USA and Japan went to penalties to decide the 2011 Women's World Cup final. What if they do again in 2015? Ben Lyttleton breaks down the decisive factors and how much history would come into play in such a situation.
The last time USA met Japan in a Women’s World Cup, it was the 2011 final. Japan won after the game was tied 2-2 and went to a penalty shootout, in which the USA missed its first three kicks.
Penalties have become something of a motif in USWNT history; Brandi Chastain’s successful spot-kick in the 1999 World Cup final kick-started a revolution in the women’s game. And earlier this week, in the semifinal, Germany’s top scorer Celia Sasic missed from 12 yards–Germany's first miss on the Women's World Cup stage–just before Carli Lloyd scored from the spot to seal a second straight place in the final for the USA.
So what lessons can USWNT learn from its recent penalty history if the game Sunday goes the distance? Here are some pointers:
Scoring the last goal prior to PKs helps
USWNT won the quarterfinal shootout against Brazil in 2011 in dramatic style; it was trailing 2-1 to Marta’s early extra-time goal until Abby Wambach equalized two minutes into injury time. Scoring so late gives that team a shot of momentum going into the shootout, and there is an unmistakable disappointment for the side that has conceded.
This often manifests itself in the shootout, as 60% of teams scoring last go on to win. USWNT beat Brazil 5-3 on spot-kicks. Against Japan in the final, the same held true: Homare Sawa leveled up three minutes from time for Japan and that gave it an edge in the shootout.
Put your best kicker first and fourth
Shannon Boxx kicked first in both shootouts in 2011 but had a let-off against Brazil. Her penalty was saved, but the goalkeeper moved too early, so the kick was retaken and she scored (This infringement regularly happens in the men’s game but is hardly ever penalized). Against Japan, Boxx started her run-up very quickly after the referee’s whistle–a sign of stress–and goalkeeper Aiyumi Kaihori comfortably saved her effort.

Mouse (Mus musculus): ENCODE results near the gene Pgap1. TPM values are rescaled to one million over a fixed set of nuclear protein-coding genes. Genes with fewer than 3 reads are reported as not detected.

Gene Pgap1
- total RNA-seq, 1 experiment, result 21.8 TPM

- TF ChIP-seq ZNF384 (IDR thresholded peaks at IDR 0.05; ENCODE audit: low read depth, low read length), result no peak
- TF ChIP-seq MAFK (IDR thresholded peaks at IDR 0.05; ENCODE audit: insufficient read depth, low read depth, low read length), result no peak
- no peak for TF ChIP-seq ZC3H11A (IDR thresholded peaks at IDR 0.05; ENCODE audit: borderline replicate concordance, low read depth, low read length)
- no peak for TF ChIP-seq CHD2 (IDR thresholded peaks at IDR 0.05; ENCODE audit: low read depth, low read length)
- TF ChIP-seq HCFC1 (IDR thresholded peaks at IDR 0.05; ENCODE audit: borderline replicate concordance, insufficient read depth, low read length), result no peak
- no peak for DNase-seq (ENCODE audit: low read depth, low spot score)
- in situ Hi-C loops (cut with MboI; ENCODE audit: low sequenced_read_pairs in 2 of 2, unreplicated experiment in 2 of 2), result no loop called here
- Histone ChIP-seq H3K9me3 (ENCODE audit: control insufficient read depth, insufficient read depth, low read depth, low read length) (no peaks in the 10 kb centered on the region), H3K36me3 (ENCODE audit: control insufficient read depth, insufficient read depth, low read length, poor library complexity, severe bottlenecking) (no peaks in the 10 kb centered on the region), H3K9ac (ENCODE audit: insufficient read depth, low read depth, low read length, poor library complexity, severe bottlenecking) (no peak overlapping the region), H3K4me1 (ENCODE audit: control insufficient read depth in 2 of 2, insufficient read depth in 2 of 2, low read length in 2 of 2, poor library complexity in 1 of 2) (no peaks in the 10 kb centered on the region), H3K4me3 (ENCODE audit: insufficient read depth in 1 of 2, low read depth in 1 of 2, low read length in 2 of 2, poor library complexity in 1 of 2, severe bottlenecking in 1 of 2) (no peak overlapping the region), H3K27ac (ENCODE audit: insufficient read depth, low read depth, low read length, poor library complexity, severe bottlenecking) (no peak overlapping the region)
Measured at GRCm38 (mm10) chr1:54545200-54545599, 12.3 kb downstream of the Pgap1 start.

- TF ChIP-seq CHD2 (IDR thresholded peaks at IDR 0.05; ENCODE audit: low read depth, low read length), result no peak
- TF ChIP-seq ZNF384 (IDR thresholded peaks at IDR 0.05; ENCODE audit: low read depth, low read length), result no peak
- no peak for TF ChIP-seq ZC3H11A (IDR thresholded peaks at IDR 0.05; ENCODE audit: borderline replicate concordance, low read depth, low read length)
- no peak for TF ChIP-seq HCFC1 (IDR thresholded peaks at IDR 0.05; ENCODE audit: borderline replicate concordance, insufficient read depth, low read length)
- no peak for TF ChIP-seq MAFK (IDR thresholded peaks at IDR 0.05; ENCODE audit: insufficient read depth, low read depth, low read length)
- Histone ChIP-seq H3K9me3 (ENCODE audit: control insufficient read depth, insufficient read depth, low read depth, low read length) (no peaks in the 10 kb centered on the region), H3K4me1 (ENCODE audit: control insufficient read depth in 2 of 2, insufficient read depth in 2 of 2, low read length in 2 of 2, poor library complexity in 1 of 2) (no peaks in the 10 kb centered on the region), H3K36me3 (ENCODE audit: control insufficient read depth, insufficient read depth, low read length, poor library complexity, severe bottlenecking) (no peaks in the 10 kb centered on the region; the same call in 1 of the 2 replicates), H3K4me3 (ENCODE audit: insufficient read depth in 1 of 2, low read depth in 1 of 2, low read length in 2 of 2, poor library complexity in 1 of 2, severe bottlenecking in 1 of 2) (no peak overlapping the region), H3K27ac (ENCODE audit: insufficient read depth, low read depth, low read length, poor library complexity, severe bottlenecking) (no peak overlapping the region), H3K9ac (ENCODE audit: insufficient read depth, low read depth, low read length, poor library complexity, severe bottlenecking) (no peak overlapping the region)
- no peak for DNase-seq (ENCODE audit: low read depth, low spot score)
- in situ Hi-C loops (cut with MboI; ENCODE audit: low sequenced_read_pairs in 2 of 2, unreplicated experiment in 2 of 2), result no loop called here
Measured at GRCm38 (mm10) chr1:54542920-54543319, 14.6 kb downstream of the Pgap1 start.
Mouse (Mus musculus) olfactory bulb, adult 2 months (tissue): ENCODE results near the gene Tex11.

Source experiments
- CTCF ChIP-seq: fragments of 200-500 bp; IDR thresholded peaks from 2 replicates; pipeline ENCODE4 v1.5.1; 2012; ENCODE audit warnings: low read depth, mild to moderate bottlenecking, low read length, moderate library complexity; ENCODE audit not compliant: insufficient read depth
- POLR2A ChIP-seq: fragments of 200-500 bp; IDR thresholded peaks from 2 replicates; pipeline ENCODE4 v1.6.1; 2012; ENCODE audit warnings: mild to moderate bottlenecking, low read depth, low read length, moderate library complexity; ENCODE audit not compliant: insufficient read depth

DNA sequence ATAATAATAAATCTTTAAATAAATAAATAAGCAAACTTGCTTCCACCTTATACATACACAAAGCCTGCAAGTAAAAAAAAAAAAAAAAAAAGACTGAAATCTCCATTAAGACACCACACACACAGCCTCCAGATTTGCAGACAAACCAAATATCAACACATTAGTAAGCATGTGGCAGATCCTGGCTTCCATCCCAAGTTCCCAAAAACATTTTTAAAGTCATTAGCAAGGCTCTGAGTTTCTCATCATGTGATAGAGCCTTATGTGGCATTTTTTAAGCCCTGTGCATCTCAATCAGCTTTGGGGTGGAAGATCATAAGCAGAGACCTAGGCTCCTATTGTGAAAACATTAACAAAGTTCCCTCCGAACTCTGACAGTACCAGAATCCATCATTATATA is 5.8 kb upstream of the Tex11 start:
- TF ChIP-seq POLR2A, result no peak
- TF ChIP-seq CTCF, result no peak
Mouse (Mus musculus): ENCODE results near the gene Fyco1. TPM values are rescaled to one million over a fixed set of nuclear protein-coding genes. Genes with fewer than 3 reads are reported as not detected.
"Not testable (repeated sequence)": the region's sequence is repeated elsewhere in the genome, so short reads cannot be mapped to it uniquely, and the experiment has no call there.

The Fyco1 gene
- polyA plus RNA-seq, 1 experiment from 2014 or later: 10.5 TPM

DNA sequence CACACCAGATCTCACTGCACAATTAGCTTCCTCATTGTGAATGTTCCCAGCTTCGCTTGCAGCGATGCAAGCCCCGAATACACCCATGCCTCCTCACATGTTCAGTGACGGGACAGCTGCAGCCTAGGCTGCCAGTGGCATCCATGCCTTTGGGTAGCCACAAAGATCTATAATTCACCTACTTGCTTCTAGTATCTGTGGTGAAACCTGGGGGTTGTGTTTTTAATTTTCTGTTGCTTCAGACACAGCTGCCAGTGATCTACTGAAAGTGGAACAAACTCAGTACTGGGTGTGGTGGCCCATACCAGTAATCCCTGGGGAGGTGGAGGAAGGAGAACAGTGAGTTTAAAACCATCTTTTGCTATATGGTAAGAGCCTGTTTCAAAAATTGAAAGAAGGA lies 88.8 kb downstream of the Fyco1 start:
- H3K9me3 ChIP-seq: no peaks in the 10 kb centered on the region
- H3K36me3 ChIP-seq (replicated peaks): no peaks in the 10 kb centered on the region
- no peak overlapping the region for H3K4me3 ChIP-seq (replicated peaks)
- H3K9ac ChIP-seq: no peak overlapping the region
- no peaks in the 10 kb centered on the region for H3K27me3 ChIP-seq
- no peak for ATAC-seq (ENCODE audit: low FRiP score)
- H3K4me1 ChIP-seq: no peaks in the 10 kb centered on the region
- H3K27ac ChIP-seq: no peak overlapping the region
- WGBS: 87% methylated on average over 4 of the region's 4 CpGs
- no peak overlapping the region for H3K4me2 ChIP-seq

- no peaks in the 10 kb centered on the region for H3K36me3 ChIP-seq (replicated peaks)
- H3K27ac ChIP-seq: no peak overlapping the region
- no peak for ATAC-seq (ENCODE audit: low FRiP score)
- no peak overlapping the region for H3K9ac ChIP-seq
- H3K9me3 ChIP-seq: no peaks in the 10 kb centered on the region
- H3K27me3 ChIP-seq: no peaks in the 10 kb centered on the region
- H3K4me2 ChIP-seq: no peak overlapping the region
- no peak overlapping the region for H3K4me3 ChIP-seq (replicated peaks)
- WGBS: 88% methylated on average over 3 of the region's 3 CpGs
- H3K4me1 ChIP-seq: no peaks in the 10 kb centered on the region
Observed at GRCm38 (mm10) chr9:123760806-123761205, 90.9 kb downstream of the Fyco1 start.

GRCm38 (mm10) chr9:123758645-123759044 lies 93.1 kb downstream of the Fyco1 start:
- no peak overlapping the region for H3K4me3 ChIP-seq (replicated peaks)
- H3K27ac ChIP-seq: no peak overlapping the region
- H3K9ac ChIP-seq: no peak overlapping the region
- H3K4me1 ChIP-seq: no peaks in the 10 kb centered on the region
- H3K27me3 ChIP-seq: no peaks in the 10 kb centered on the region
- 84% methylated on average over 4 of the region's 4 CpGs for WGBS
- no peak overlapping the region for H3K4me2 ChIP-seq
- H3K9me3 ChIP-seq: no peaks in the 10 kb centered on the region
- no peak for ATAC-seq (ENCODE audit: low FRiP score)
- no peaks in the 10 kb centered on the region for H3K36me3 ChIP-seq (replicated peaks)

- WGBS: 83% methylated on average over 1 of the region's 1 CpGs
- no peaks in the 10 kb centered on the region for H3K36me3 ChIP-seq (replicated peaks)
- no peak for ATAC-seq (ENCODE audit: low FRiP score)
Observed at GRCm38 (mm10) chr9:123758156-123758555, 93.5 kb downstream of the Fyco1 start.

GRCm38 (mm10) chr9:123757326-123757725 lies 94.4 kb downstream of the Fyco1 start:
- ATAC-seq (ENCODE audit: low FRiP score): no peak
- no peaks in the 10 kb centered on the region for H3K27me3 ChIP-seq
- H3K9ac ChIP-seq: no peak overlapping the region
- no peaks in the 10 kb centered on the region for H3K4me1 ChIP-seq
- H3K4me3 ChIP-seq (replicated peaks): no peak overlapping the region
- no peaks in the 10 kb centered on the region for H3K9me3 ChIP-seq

Once Aya Miyama scored the next kick for Japan, USWNT was behind and chasing the game.
The common misconception is that your best kicker should take the fifth penalty. Sometimes being chosen fifth means the shootout will be over before it’s your turn, as what happened when Cristiano Ronaldo’s Portugal side lost on penalties to Spain in the Euro 2012 semifinal before he could take one. By contrast, Lionel Messi always kicks first for Argentina.
Ignacio Palacios-Huerta, a professor of game theory, calculated the ideal kicking order in a shootout, and showed that Nos. 1, 4 and 5 are most important–and that the fourth is marginally more important for the team kicking first than second.
Palacios-Huerta’s index shows how each kick is important in a standalone sense as well as because of what’s occurred in the penalties that took place before them. “In round 1, for instance, the first team begins with a 60.2% chance of winning,” he explained. “If it scores, this probability increases 7.1%, to 67.3%, and if it misses the probability drops 26.9% to 33.3%. The corresponding figures for round 5 are +17.6% and -35.7% respectively.”
History carries its own trauma
How will the likes of Boxx, Carli Lloyd and Tobin Heath, who all missed in succession in the 2011 final, respond if faced with the challenge of scoring past Kaihori four years after the worst moment of their careers? The walk to the spot, described by Andrea Pirlo (who scored in the 2006 World Cup final) as “an endless and terrible walk into one’s own fears,” could bring up old trauma, and not just for those three players who missed.